50 Women50 StatesThe 2020 ONE WOMAN ONE VOTE Festival is honored to be supported by our National Committee of 50 Women from 50 States and the District of Columbia. They are leaders in Government, Business and the Arts and Entertainment Communities and dedicated to educating, improving and empowering future generations of women.
Myrna L.District of Columbia
Myrna L. Fawcett specializes in Elderlaw, trusts and estate planning, asset protection and representation of adults with special needs. She is a graduate of Georgetown University Law Center and Barnard College of Columbia University. Among her volunteer and pro bono activities have been: attorney volunteer at the Probate Resource Center, DC Superior Court; Member and past Chair, the Board of Trustees, Washington Parks and People; Member, the Board of Trustees and Chair, compensation committee, Barnard College of Columbia University; Member, Board of Directors, Foggy Bottom West End Village; Member. Board of Directors, D.C. Jewish Community Center; Member. Advisory Board, Mitchell Gallery, St. John’s College, Annapolis, Maryland; Member, Advisory Board, Seabury Elder Resources, Washington and Member, Board of Directors of her residential Cooperative building She has been a member of Leadership Greater Washington and the Theater J Council. She also received an Alumnae Award for her service to Barnard College. Ms. Fawcett is a member of the District of Columbia, Maryland, New Jersey, and New York bars, and of the National Academy of Elder Lawyers. She has participated in multiple programs on issues involving hoarding, advanced directives, bioethical issues and financial options for seniors as well as being mentioned in several national magazines.
PamelaHorowitzDistrict of Columbia
Pamela Horowitz was one of the first lawyers hired at the Southern Poverty Law Center by founders Joe Levin and Morris Dees. During her tenure there, she successfully argued an historic gender discrimination case before the U.S. Supreme Court. She now sits on the SPLC Board. Her 30-year legal career also included being a Legislative Counsel with the ACLU and a partner with a Washington, DC law firm. She also worked in partnership with her late husband, Julian Bond on multiple public, private, and academic projects and is involved in several activities honoring his legacy.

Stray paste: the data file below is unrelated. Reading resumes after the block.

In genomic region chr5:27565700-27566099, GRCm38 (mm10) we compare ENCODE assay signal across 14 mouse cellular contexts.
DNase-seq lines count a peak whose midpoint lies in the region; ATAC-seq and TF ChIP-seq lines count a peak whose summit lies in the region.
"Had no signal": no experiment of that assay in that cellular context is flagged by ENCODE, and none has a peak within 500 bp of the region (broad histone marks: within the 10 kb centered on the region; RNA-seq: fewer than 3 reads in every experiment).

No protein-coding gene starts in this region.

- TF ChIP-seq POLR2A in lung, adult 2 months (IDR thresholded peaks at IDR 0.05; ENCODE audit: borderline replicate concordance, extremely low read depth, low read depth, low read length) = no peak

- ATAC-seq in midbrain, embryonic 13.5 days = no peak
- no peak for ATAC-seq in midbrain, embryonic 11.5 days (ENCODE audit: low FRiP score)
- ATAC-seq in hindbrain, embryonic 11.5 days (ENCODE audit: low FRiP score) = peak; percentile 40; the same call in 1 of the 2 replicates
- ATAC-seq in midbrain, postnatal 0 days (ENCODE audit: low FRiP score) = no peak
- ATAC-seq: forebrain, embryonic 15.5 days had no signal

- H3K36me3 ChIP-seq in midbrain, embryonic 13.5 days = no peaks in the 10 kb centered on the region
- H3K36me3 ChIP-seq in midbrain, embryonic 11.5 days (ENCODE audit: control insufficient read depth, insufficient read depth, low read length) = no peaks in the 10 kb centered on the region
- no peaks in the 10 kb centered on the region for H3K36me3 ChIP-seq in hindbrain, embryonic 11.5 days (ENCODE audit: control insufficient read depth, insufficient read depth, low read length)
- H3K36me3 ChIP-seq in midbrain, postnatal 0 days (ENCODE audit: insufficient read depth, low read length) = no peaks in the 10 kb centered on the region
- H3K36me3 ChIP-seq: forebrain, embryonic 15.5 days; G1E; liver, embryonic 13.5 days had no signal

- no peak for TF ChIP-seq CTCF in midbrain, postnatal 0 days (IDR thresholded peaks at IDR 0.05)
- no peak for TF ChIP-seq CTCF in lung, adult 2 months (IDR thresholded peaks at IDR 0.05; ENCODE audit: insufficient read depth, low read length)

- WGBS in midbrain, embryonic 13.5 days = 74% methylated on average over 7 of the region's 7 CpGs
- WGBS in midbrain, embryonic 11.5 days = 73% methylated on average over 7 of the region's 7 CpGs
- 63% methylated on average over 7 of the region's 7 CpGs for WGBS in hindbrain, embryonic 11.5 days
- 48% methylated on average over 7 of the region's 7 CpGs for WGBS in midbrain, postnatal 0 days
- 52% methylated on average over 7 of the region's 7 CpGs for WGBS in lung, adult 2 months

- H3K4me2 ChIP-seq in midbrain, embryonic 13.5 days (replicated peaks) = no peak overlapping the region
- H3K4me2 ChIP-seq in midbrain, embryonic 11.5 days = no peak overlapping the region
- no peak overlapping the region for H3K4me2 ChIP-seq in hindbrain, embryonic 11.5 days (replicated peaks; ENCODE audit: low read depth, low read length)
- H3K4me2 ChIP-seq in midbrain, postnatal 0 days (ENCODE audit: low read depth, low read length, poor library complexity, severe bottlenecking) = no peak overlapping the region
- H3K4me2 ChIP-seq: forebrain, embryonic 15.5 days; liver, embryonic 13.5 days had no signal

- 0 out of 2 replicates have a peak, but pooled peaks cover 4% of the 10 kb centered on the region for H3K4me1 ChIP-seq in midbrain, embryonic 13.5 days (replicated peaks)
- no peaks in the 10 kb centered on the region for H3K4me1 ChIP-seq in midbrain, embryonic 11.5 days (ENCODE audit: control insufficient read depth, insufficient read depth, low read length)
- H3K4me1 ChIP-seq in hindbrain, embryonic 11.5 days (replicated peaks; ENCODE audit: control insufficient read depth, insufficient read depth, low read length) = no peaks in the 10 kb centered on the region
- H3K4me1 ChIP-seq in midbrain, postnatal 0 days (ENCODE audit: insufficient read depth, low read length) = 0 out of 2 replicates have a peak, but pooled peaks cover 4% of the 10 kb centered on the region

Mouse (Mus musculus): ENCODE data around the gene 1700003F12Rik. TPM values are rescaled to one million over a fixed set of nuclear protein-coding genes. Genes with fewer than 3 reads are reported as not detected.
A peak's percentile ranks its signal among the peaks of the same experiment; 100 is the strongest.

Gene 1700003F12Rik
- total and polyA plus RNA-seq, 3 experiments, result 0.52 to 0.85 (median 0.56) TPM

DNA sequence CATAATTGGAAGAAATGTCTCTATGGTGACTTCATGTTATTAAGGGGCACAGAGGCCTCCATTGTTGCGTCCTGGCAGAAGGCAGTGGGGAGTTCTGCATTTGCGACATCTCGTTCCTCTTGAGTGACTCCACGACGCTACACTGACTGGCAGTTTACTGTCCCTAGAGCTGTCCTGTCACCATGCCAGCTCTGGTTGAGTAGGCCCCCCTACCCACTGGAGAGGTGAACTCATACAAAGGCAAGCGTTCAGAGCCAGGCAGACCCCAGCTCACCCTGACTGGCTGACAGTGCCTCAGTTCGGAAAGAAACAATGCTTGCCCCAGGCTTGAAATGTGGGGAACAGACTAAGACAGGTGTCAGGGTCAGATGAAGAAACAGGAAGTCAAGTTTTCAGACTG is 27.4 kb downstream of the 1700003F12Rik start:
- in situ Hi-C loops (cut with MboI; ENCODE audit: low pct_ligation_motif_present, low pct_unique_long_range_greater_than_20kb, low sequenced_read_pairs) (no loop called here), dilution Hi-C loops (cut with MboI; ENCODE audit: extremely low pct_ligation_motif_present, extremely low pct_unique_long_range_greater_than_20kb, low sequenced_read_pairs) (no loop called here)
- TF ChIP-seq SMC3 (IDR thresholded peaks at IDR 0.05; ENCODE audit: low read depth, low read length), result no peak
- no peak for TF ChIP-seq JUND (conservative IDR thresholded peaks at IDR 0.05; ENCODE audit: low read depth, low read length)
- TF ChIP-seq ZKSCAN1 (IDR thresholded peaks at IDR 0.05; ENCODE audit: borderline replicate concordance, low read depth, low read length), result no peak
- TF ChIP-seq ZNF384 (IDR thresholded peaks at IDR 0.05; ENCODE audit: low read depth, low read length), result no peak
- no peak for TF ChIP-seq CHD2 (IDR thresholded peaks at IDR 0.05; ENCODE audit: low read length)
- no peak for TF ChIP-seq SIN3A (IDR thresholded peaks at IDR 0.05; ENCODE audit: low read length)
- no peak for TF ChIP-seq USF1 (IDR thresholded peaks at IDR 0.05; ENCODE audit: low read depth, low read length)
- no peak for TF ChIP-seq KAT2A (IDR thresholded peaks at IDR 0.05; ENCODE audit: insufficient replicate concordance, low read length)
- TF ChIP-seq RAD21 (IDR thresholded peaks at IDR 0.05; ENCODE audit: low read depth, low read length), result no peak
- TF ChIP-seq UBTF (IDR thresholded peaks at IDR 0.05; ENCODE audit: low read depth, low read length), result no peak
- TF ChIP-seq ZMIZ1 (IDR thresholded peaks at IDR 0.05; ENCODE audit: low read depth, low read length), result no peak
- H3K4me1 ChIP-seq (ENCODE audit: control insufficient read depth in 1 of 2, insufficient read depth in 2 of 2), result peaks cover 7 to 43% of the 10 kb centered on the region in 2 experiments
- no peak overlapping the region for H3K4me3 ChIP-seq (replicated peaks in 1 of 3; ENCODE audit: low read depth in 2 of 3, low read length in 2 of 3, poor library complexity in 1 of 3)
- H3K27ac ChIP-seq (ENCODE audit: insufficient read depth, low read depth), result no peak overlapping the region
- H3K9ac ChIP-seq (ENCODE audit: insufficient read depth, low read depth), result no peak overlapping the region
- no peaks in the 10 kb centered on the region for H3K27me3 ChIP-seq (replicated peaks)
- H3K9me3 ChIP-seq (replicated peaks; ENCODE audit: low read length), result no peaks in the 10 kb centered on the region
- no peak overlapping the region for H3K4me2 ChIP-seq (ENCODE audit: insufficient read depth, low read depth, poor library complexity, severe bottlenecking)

Terry Brackett is a retired Washington, D.C. energy lawyer and former legal advisor to Dr. Matthew Holden at the Federal Energy Regulatory Commission. She has done extensive volunteer work concentrating on issues impacting women, including sexual violence and sex trafficking. Ms. Brackett is a member of the Board of the US National Committee for UN Women and serves on the Advisory Board for the Asolo Repertory Theatre Company, WUSF Public Radio Station and Protect Our Defenders. She was also the Festival Director for 9 years of Through Women’s Eyes International Film Festival and is currently on their Advisory Board.
Mary Braxton-Joseph is an Emmy-award winning television journalist and media consultant who has worked in both the United States and South Africa. She co-founded a South African film production company while living in South Africa. She conducted the initial research ---including an interview with President Nelson Mandela---for “Apartheid’s Last Stand,” a documentary on Robben Island prisoners for the Discovery Channel. She also served as South Africa Project Coordinator for “Tutu and Franklin: A Journey Towards Peace,” a documentary on race and reconciliation that featured Archbishop Emeritus Desmond Tutu and Dr. John Hope Franklin. Mary currently serves as Chair of the IlumiNation Advisory Committee on the Board of the Asolo Repertory Theatre in Sarasota, Florida. She also screens and presents films for the "Through Women's Eyes" Film Festival---a festival that showcases films written, directed and/or produced by women.